New restrictions on gambling TV advertising in Norway

In Norway, the coming year will bring further restrictions for gaming providers. From January 1, 2021, the Norwegian media regulator will have the right to block TV advertisements from foreign companies. At the same time, the marketing tools of the state providers Norsk Tipping and Norsk Rikstoto will also be limited.

In Norway, gambling is threatened with advertising restrictions. (Image: Pixabay / Dean Moriarty)

The possibilities of the two gambling monopoly are limited to the extent that they are no longer allowed to refer to the use of their winnings for a good cause in the usual way. At the same time, contact information for player protection hotlines will have to be displayed in every advertisement in future.

In addition, the authority wants to protect Norwegian players better against unlicensed operators with the option to block foreign TV advertising, according to representatives from Norway's cultural authority.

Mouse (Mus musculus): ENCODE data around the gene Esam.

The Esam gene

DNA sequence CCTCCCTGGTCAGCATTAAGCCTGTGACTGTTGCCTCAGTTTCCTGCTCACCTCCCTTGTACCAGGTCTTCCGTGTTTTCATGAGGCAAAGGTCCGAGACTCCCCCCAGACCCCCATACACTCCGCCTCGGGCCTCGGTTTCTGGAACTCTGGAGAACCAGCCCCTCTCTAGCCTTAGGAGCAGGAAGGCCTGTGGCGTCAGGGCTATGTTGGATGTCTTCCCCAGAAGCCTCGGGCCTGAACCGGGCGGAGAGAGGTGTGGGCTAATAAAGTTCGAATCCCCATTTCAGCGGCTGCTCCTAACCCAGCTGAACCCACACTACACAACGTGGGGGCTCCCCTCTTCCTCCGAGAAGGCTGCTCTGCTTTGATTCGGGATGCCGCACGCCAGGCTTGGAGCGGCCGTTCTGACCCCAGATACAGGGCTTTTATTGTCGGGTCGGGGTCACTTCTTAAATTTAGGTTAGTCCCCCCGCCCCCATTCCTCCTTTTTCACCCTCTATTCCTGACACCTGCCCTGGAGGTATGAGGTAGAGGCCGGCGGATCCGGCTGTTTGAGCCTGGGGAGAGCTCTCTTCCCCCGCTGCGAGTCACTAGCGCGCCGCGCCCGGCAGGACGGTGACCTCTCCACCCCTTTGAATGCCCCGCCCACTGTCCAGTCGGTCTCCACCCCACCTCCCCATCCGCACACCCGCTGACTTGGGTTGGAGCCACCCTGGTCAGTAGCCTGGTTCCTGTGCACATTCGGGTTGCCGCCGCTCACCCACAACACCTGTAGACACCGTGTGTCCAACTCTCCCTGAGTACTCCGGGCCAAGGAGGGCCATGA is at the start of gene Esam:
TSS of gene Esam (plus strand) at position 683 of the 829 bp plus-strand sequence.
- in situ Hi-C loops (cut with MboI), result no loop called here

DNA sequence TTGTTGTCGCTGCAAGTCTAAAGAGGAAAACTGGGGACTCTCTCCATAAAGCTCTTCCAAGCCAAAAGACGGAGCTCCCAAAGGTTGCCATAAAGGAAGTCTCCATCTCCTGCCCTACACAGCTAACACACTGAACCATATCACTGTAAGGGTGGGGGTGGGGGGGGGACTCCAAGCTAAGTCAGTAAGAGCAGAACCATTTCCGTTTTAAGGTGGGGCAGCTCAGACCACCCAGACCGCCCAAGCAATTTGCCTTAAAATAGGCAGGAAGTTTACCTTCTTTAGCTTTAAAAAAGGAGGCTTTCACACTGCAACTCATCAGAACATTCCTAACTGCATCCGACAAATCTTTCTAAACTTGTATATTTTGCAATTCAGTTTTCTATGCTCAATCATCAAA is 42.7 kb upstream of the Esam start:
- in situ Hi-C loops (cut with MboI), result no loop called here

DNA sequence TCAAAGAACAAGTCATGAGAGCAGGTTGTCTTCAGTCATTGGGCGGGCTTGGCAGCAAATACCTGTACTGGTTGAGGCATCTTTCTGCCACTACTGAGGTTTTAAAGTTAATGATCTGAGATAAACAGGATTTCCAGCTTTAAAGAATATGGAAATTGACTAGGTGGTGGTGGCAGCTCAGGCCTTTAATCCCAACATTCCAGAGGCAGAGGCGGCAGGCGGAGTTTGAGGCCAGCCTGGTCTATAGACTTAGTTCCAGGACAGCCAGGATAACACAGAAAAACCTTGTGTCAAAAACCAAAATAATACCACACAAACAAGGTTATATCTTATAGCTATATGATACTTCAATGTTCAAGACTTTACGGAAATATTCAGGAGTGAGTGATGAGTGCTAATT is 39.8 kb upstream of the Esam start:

Culture Minister Abid Raja said:

It is serious that the population's gambling problems are on the rise, and we are working on a number of measures to reverse this trend. The ability to stop television advertising from overseas gambling companies is an important measure in preventing gambling problems. With less gambling advertising on TV, we can also tighten Norsk Tipping's marketing guidelines.

Increasing gambling addiction in Norway

The trigger for the restrictions is a study published in May by the University of Bergen. There was a sharp increase in gambling addiction among Norway’s players.

At the same time, the study invalidates the player protection argument put forward by proponents of the current gaming monopoly. According to the critics, this is not able to curb gambling addiction. Rather, the opposite is the case, since Norway’s players are directly acquired as potential customers by foreign online providers.

One goal of the monopoly model was to keep Norwegian players with a central, licensed provider and to reduce the proportion of foreign providers to 5%. According to the university study, however, this has not yet been achieved. Around 50% of the total turnover would be generated by the unlicensed international online casinos and betting offices.

It remains to be seen in the coming year whether the upcoming advertising ban will be able to restrict the visibility of international providers so effectively that their use by Norway's players will decrease to the intended extent.

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